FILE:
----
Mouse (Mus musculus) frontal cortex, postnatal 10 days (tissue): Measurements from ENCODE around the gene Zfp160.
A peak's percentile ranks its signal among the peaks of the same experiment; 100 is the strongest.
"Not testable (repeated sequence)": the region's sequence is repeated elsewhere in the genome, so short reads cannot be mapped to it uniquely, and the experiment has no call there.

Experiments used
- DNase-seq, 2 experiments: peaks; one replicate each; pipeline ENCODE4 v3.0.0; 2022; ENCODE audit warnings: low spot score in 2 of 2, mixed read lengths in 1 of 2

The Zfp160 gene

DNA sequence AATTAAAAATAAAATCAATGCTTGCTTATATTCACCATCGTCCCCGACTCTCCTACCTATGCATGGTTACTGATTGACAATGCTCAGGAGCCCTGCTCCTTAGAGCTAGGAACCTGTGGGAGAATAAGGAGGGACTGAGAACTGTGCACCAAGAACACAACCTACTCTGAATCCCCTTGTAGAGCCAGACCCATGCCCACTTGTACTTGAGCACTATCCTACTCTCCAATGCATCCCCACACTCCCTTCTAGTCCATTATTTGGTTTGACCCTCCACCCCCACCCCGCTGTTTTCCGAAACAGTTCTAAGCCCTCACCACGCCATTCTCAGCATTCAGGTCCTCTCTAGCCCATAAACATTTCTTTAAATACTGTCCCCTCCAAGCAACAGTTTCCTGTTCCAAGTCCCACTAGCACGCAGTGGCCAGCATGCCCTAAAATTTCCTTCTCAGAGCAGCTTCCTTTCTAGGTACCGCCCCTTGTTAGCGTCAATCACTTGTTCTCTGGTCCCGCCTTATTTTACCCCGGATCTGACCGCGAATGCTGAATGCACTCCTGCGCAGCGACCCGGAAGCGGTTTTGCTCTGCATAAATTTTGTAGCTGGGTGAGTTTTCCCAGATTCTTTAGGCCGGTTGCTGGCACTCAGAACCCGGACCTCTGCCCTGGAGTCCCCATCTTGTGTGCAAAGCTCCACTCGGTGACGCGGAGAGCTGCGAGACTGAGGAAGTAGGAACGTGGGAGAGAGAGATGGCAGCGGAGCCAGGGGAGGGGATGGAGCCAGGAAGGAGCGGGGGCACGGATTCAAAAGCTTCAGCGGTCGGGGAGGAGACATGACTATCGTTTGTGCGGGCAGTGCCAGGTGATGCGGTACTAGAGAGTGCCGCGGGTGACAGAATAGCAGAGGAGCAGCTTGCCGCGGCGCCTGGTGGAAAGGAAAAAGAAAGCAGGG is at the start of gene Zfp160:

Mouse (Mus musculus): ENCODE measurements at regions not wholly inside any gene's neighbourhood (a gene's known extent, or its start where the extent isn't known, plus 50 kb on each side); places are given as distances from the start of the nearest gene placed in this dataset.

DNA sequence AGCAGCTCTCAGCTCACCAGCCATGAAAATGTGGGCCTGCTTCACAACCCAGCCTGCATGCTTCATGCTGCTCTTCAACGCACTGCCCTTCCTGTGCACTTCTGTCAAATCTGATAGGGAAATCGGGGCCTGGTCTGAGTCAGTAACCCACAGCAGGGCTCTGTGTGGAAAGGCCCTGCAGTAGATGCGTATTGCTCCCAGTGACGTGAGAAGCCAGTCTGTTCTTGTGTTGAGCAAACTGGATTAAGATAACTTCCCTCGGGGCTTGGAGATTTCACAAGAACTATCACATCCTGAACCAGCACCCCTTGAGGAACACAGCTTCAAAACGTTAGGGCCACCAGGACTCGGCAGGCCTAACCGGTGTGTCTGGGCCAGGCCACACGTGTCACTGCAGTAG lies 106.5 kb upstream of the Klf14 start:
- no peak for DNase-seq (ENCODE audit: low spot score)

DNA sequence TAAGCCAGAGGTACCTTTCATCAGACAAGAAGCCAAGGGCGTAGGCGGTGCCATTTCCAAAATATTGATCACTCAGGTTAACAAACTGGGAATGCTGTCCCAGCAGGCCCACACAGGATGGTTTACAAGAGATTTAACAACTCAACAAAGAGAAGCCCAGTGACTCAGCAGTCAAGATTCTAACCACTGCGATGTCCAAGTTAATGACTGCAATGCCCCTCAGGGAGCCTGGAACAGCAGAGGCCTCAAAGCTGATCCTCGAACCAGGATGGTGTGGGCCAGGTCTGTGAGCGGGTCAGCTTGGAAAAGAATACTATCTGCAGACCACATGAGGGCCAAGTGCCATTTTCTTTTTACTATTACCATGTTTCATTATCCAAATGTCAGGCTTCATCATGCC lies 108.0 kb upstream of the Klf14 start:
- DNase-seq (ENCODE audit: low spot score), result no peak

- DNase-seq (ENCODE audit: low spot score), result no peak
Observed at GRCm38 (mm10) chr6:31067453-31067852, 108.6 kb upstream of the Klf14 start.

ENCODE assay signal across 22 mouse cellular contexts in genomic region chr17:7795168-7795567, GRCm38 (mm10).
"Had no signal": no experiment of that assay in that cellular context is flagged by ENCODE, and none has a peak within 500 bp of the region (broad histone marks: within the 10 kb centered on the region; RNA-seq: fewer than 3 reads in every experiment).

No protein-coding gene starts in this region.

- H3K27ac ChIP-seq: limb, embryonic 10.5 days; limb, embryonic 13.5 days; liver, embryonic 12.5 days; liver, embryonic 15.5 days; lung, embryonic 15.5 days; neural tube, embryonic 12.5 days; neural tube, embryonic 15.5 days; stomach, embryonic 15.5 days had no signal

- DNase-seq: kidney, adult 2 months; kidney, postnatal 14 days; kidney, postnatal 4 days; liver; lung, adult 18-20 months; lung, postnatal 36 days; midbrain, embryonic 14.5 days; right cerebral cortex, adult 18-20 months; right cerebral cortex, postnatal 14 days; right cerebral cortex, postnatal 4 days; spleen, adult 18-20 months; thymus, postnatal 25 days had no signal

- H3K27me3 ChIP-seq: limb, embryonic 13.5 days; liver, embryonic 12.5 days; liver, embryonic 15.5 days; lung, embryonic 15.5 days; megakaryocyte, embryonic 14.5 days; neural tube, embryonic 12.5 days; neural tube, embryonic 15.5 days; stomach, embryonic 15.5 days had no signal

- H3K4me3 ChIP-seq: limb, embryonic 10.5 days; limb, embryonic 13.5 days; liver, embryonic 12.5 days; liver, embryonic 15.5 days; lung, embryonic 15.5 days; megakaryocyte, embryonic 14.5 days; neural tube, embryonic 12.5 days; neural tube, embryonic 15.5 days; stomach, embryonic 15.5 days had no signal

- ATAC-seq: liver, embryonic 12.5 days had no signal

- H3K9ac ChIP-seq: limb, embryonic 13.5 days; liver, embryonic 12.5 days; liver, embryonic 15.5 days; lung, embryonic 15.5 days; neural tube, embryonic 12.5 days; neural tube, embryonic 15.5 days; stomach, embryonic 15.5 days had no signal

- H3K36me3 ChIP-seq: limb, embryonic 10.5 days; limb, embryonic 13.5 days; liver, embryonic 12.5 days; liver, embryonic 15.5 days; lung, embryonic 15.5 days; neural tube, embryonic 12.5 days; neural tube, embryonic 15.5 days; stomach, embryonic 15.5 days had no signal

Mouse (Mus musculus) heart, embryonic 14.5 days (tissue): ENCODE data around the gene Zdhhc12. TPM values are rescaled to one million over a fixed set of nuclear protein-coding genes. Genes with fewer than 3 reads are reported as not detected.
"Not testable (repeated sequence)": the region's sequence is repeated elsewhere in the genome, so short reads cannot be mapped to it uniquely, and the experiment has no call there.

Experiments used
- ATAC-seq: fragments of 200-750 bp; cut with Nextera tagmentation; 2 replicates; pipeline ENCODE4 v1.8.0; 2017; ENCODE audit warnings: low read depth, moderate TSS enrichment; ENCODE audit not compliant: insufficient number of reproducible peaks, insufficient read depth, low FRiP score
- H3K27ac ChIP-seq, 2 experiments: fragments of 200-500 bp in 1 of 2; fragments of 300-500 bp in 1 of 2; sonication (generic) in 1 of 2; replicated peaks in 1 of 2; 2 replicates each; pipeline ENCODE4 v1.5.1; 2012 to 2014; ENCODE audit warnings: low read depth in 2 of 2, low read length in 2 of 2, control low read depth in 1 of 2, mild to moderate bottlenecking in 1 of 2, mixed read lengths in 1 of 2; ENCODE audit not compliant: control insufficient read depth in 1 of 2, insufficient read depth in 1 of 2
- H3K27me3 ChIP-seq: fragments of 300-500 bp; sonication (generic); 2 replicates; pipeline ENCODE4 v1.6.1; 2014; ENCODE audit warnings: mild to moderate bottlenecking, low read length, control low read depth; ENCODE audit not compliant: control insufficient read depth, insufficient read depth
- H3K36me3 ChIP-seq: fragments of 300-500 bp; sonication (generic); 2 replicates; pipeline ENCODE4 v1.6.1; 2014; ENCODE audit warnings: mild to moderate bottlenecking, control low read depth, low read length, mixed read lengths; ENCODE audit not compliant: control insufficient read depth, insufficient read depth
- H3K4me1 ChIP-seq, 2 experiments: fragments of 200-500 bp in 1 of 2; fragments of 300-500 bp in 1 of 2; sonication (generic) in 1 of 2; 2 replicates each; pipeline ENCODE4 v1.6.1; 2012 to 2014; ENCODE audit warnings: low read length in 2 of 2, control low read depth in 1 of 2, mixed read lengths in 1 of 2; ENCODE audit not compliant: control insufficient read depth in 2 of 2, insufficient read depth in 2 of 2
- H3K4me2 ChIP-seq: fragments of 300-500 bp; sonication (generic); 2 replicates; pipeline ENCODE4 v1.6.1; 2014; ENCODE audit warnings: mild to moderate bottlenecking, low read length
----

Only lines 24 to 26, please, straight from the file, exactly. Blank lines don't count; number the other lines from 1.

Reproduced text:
- H3K36me3 ChIP-seq: limb, embryonic 10.5 days; limb, embryonic 13.5 days; liver, embryonic 12.5 days; liver, embryonic 15.5 days; lung, embryonic 15.5 days; neural tube, embryonic 12.5 days; neural tube, embryonic 15.5 days; stomach, embryonic 15.5 days had no signal

Mouse (Mus musculus) heart, embryonic 14.5 days (tissue): ENCODE data around the gene Zdhhc12. TPM values are rescaled to one million over a fixed set of nuclear protein-coding genes. Genes with fewer than 3 reads are reported as not detected.
"Not testable (repeated sequence)": the region's sequence is repeated elsewhere in the genome, so short reads cannot be mapped to it uniquely, and the experiment has no call there.